Stroke Telemedicine Can Expand Access to Emergency Care of Stroke

Alice Goodman

January 22, 2009

January 22, 2009 — Telemedicine techniques adapted to the emergency care of stroke (ie, telestroke medicine) can address the shortage of stroke expertise and the underuse of effective stroke therapies such as tissue plasminogen activator (tPA), according to a review in the January issue of Mayo Clinic Proceedings.

Telestroke refers to the live audiovisual exchange of medical information from one site to another using electronic communication, allowing for a consultation with a vascular neurologist on individual patients and for monitoring of those patients. Telestroke medicine is particularly suited for areas in which there are shortages of stroke experts and advances in technology, write Bart M. Demaerschalk, MD, at the Mayo Clinic Hospital in Phoenix, Arizona, and colleagues.

The article explores steps in designing a telestroke network and the technology components needed in a telemedicine system, as well as the types of members needed for a telestroke team and characteristics of a "hub and spoke" model for hospitals involved in this system. Emergency medicine physicians, who are often reluctant to use tPA because of perceived risks, would be receptive to joining a telestroke network and treating acute stroke patients with thrombolysis if a telemedicine consultation with a vascular neurologist were possible, according to the authors.

The authors also describe a model telestroke consultation, relying on an algorithm to develop a standard of care. Ideally, both the spoke and hub centers should use the same algorithm to create continuity of care throughout a stroke evaluation, the researchers say.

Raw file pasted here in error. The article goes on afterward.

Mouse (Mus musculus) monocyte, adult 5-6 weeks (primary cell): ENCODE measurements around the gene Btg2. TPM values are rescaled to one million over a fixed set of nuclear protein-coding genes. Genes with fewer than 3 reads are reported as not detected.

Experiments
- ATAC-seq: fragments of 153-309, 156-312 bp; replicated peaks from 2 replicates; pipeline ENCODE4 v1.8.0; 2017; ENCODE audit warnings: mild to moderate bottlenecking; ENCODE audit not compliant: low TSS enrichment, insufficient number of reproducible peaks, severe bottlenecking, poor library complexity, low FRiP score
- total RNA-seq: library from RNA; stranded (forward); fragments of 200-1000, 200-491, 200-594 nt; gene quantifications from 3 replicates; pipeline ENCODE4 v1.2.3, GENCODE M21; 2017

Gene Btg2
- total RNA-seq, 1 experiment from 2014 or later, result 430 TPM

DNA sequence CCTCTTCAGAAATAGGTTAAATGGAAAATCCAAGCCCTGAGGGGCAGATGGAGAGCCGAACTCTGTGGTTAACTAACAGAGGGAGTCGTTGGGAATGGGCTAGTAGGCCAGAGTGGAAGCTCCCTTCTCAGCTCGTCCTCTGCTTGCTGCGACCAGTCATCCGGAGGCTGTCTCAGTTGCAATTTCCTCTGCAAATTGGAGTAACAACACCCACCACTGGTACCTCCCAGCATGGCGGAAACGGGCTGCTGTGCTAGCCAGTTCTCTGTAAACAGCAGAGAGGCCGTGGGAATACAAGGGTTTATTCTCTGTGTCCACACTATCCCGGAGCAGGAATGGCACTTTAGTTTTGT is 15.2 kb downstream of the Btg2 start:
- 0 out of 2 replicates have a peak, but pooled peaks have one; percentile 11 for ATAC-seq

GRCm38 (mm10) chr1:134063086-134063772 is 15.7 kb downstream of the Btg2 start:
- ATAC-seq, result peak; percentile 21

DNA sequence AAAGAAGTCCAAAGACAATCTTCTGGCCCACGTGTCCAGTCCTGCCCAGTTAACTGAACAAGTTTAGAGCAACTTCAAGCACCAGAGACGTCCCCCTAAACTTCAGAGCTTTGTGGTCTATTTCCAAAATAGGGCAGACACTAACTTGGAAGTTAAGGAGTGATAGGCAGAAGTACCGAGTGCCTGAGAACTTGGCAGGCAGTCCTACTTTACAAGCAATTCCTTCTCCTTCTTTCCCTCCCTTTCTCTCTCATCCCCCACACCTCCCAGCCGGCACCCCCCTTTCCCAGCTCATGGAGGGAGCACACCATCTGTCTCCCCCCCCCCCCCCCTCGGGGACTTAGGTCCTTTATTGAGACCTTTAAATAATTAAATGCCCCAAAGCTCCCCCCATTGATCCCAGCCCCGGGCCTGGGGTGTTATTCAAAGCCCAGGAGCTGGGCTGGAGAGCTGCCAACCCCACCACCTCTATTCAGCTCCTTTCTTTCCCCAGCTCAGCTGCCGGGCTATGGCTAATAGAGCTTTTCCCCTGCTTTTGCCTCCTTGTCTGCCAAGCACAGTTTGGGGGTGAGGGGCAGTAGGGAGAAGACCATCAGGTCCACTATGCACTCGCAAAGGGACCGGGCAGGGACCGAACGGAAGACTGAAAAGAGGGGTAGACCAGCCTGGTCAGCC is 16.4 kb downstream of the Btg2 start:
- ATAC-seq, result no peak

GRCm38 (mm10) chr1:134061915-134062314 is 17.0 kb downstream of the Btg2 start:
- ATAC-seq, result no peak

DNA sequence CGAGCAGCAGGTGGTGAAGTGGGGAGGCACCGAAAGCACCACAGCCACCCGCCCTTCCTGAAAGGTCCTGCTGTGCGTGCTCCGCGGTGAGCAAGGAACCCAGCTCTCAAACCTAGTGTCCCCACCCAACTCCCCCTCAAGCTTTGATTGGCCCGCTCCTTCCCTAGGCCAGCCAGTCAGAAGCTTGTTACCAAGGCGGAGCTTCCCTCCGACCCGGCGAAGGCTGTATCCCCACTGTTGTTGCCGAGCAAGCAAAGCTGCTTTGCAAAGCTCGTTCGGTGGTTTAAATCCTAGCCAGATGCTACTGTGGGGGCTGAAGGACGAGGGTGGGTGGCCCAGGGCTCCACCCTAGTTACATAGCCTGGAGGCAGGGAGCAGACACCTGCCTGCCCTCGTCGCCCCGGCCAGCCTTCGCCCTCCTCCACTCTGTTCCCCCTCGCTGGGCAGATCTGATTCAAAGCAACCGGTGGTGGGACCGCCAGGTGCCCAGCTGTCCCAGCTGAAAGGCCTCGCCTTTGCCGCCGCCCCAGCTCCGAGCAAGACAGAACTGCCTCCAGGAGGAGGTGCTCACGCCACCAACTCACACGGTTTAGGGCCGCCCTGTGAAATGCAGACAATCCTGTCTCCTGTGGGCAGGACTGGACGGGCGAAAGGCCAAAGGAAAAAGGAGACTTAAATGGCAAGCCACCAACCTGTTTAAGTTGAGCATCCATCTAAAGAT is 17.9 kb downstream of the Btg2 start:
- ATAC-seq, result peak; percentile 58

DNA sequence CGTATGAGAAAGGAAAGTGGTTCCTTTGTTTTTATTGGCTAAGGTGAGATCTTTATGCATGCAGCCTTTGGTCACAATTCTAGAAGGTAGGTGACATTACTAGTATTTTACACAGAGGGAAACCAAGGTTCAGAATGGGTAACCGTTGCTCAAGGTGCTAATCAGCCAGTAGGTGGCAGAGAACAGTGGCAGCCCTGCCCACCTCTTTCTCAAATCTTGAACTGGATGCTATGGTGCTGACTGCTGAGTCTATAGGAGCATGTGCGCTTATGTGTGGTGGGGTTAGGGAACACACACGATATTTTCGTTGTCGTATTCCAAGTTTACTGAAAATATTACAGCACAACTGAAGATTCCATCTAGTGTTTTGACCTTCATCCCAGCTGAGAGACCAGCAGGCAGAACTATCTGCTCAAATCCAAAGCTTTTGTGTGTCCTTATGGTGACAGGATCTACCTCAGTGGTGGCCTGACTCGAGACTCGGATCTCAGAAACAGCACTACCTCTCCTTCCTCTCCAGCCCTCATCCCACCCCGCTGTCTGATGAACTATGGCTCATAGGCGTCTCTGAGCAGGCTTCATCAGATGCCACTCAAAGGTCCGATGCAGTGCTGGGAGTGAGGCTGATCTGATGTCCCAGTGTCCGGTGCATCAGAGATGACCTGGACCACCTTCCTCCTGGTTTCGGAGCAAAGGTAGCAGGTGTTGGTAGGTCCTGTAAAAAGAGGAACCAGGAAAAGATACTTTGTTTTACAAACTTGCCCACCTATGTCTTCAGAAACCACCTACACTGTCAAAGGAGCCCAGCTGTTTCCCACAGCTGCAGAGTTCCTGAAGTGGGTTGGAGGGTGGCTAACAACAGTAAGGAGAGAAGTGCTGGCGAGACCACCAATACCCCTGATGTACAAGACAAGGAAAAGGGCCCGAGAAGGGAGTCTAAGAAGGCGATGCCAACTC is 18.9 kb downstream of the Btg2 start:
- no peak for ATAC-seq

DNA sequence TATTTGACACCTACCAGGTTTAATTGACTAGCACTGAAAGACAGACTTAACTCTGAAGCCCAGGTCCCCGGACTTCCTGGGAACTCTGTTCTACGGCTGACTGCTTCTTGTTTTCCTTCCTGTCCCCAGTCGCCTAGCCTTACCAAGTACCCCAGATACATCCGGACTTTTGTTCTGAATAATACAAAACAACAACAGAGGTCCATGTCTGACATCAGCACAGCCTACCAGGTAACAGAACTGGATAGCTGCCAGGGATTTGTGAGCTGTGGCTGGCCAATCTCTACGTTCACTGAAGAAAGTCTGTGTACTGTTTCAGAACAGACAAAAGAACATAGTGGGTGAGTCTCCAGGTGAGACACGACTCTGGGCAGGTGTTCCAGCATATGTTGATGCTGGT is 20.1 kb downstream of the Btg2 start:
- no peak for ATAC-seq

Obstacles to creating a telestroke system include medicolegal, economic, and market issues. The Stroke Telemedicine for Arizona Rural Residents (STARR) telemedicine program had to overcome all of these issues to develop an efficient functional system. At present, STARR is a 1-hub, 2-spoke system, but plans are in place to add 7 more spoke hospitals soon. The STARR experience showed that about 30% of all acute stroke patients who received a full consultation were determined to be eligible for thrombolysis. The use of thrombolysis in eligible patients increased at participating hospitals 10- to 20-fold during the first 6 months of the program.

The review also discusses future opportunities for telemedicine practice, research, and education, and future opportunities for telestroke practice in particular.

The authors point out that despite having the potential to improve access to care for acute stroke, telestroke practice is currently threatened by unresolved legal, economic, and market factors. "Telestroke practitioners and investigators should focus attention on analyzing and solving the business issues of the practice to allow further advances in the telestroke field and longevity of telestroke practice," they write.

In a related editorial, James F. Meschia, MD, from the Department of Neurology, Mayo Clinic, Jacksonville, Florida, writes that although telemedicine has been shown to reduce the time to administration of tPA in stroke patients, "investigators did not demonstrate that telemedicine improved hard end points, such as case fatality rate, intracranial hemorrhage rate, or functional outcomes. More research is needed to address whether telemedicine can improve these hard end points."

In addition, Dr. Meschia points out that tPA administration is only the beginning of comprehensive care of the stroke patient; postthrombolytic care, rehabilitation, and secondary prevention may also benefit from telestroke practice.

This study was funded by an Arizona Department of Health Services research grant, a Mayo Clinic research grant, the STRokE DOC Arizona—he Initial Mayo Experience (TIME) trial, and the STARR Registry.

Mayo Clinic Proc. 2009;84:53–64.

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